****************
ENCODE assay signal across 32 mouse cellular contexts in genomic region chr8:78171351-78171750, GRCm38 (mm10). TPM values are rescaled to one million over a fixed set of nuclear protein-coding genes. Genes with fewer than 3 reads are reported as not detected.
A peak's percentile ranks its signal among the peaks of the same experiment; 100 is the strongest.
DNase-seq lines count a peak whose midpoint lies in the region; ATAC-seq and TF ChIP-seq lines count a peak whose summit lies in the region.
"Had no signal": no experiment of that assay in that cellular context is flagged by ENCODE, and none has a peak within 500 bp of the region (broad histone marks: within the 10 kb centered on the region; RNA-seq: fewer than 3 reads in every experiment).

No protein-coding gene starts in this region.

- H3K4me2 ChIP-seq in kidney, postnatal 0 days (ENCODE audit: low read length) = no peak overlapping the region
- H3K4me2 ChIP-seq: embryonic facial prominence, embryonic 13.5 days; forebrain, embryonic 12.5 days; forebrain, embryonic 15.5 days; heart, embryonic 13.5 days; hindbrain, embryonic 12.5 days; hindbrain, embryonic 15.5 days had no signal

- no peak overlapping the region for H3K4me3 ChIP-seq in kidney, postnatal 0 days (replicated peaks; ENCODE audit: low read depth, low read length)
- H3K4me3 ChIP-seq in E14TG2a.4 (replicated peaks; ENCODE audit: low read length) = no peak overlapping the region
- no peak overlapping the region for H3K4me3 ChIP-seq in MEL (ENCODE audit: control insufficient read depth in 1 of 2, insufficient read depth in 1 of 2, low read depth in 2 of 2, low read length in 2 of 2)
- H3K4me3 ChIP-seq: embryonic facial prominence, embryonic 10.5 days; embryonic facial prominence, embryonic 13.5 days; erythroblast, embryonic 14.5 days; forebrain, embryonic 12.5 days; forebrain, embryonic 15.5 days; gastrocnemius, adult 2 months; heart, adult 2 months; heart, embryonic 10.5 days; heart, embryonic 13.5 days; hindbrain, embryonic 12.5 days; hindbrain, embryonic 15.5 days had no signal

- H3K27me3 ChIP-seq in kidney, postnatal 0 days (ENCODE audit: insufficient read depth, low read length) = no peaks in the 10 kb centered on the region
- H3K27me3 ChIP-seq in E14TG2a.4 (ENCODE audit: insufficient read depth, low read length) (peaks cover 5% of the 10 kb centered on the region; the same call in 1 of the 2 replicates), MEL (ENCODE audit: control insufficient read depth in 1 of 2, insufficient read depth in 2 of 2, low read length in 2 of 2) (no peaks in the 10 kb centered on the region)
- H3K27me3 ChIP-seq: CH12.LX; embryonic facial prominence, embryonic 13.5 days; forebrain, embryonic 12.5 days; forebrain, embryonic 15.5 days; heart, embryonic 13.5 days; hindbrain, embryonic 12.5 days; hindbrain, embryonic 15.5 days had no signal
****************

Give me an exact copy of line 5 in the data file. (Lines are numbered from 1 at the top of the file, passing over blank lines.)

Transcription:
No protein-coding gene starts in this region.